Configuration word is 3f72 <---- Yay!

My first successful program

picture of successful counting output

This is two led's (0 and 4) pins on the digiscope. You can see that led 0 is blinking like nobody's business, whereas led 4 is much more sedate. (We don't need no stinking storage scope)

The leds are going very fast because my timing is all done by the cpu busy waitings (for 0 cycles :). I can slow the blinking down by using a busy loop, but that means I'm executing say 10000 instructions without doing anything useful. Now, ken's cute little program used the timer to organise the outputs. That's what we'll be looking at in the next program.

Slower blinking lights

I haven't made much progress here yet - here is my program to date:

#define __16F876
#include "pic16f876.h"

typedef unsigned int word;
word at 0x2007  __CONFIG = _CP_OFF & _WDT_OFF & _BODEN_ON & \
         _PWRTE_ON & _HS_OSC & _WRT_ENABLE_ON & \
         _LVP_OFF & _DEBUG_OFF & _CPD_OFF;

unsigned char count, x;
unsigned char ms_delay;

void timer_intr() interrupt 0 {
  ms_delay++;
  PIR1 = 0;
}

void main() {
  NOT_RBPU=0;
  T2CON=0x7f;
  INTCON=0xc0;
  PIR1 = 0;
  PIE1 = 2;
  PR2 = 200;
  
  TRISB = 0;
  count = 0;
  while(1) {
    count = TMR2;
    x = PIR1; // XXX
    PORTB = (count & 0xf0) | (x & 0xf);
  }
}

To debug what is going on here I have resorted to a very primitive form of printf debugging. I am outputing a nibbles worth of the timer 2 counter register to port b, and I use the other nibble to output the part of a register I'm interested in.

In this example I convinced myself that PIR1's second bit was being set by reading the value at the line marked with XXX. This read occured each time around the loop (which I know is executing because I can see the funny square wave coming out in the high nibble).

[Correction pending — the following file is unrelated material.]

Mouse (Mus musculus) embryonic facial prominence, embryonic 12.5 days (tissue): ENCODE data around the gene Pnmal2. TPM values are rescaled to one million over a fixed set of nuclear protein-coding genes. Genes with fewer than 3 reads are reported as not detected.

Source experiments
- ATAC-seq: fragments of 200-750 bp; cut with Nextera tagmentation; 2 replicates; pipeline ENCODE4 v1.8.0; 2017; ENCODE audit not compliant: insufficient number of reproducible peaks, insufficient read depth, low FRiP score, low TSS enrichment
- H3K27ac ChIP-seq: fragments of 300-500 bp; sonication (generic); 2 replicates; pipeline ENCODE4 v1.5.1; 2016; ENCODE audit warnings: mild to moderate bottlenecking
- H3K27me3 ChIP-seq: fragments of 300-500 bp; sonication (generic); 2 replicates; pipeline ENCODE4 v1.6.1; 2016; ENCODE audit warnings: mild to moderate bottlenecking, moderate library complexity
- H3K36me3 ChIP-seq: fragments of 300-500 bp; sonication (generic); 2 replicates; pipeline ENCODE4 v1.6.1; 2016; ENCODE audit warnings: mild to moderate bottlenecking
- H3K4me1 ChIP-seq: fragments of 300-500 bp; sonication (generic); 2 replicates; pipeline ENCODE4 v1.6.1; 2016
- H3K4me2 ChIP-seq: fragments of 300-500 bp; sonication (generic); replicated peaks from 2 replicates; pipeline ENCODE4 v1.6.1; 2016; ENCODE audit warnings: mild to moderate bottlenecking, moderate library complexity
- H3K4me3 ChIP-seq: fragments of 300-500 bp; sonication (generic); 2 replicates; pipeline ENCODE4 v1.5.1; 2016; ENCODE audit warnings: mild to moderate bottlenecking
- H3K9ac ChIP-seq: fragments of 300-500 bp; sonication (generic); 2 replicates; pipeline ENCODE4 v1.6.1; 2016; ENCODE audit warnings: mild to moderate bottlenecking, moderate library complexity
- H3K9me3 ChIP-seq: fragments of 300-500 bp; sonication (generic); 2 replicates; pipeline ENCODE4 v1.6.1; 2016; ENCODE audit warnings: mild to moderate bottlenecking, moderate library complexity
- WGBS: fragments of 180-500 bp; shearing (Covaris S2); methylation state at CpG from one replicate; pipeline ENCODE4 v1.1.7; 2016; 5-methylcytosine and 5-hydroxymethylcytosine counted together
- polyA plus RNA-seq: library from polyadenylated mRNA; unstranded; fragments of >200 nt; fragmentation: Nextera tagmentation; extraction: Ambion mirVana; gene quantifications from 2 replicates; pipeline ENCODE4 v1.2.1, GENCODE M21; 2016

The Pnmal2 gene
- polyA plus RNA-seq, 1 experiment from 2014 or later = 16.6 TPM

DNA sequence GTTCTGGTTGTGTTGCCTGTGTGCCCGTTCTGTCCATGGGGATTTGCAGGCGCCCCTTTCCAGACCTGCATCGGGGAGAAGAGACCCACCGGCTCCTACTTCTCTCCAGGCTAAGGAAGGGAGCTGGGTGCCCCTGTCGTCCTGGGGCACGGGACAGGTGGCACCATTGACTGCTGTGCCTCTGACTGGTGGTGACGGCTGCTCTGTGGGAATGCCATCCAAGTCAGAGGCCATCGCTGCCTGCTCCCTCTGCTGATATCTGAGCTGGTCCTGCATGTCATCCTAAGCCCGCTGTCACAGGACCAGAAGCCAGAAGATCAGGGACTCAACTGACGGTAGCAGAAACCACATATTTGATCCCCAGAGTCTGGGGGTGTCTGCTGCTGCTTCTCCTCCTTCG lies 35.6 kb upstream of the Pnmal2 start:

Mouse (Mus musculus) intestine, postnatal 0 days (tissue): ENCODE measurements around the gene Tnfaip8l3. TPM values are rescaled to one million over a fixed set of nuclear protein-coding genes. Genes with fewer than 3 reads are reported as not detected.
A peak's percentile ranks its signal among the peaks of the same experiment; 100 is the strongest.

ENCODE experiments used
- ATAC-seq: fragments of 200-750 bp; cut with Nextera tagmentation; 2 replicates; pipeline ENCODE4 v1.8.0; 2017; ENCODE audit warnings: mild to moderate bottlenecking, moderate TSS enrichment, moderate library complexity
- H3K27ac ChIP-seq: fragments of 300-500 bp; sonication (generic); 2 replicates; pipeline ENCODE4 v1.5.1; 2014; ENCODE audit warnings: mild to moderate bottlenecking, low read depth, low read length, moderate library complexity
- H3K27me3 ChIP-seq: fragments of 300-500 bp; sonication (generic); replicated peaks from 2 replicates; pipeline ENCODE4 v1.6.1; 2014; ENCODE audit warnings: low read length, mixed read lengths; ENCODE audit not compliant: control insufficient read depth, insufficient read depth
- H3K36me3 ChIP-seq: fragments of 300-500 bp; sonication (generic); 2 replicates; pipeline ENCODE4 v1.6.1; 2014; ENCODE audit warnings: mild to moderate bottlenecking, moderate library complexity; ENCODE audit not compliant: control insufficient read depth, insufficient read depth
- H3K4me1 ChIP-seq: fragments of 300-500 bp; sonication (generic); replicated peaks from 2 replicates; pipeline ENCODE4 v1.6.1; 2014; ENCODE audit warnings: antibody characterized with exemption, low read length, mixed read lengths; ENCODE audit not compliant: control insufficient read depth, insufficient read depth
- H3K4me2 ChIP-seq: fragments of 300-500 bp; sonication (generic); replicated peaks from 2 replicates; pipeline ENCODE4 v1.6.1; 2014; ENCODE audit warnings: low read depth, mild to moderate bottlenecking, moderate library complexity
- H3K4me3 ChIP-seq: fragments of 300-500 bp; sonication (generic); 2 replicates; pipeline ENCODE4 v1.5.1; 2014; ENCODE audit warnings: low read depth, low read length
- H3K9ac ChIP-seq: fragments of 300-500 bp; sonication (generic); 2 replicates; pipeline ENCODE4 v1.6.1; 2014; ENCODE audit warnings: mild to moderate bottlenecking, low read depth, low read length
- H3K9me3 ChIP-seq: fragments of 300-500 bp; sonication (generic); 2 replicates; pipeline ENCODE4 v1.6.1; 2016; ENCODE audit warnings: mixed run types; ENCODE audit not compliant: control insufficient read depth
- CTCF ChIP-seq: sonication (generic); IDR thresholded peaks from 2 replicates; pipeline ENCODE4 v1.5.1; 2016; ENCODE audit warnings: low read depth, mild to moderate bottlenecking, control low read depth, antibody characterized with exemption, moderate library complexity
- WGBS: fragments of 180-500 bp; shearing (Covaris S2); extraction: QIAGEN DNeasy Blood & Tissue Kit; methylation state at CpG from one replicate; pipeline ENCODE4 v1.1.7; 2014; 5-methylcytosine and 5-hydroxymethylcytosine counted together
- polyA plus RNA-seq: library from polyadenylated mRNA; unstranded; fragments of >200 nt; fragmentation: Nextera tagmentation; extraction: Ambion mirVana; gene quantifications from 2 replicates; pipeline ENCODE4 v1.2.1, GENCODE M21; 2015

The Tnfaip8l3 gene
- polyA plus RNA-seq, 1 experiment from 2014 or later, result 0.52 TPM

Thus, the timer2 interrupt is being generated, and should be moving to the next stage, namely, the PEIE bit. Checking this should be a cinch, using the same technique. However, for some reason using INTCON instead of PIR1 causes the assembler to barf with this:

 *** Saved 1 registers ***
No registers saved on this pass
simple.asm:244:Error [116] Value of symbol "_INTCON" differs on second pass
 pass 1=11,  pass 2=38
simple.asm:273:Error [116] Value of symbol "_INTCON" differs on second pass
 pass 1=11,  pass 2=38

Looking through the asm I can see:

@237
  cblock  0X0020	; Bank 0
	SSAVE
	WSAVE
	r0x53
	_ms_delay
	_count
	_x
	_INTCON
  endc
@273
_INTCON	EQU	0x026
@280
INTCON	EQU	0x00b

No idea what the cause of this is, but it is again bed time. It looks like _INTCON is actually somekind of local variable. It should be a static register.

Ok found a work around - I can read and write (at least, I think I can) the bits GIE and PEIE directly.

void main() {
  NOT_RBPU=0;
  T2CON=0x7f;
  GIE = 1;
  PEIE = 1;
  //INTCON=0xc0;
  PIR1 = 0;
  PIE1 = 2;
  PR2 = 200;
  
  TRISB = 0;
  count = 0;
  while(1) {
    count = TMR2;
    x = PEIE;
    x = x << 1;
    x |= GIE;
    PORTB = (count & 0xf0) | (x & 0xf);
  }
}

Even forcing these two bits high each time through doesn't seem to work... Now it really is time for bed.

Bug in sdcc #1

It looks like INTCON is not considered the special register is meant to be, If I hack the asm to only talk about INTCON @ 0xb, then I can read the value quite successfully.

Interrupts are go!

Ok, knowing that it was INTCON that was broken, rather than interrupts made things a lot easier! The working code demonstrates a timer that counts steadily and writes the value to the top nibble of port b. The lower nibble is currently set to the enable register - I just wanted to see if that was changing.

Serial fun

My first serial programming challenge is to get a form of printf working. This will be extremely useful for debugging (ok, it's not quite gdb, but being able to dump state is probably the most useful thing to get working).

Out

The first stage is to get a single character out. Not much to it - simply follow the instructions in the docs. We set up the appropriate bits first:

// Configure UART serial transmit

SPBRG = 25; // 16MHz => 9600 baud
BRGH = 0;
SYNC = 0;
SPEN = 1;
TXIE = 1;

// enable transmission
TXEN = 1;
TXREG = 'n'; // Actually emit our char.

In this case we don't actually need to catch the interrupts because we're only emitting one char. However, to catch interrupts we just modify the previous interrupt handler:

void timer_intr() interrupt 0 {
  if(TXIF) { // serial interrupt
    // Most interrupts must be cleared in software:
    // TXIF = 0; // not doable :)
    TXREG = 'n';
    TXIE = 0;
  } 
}

The next step is to write a print string command. The idea is to have a small, circular, buffer of say 16 bytes which you can add chars to be output. To start with, I'm treating the output buffer as a once off buffer.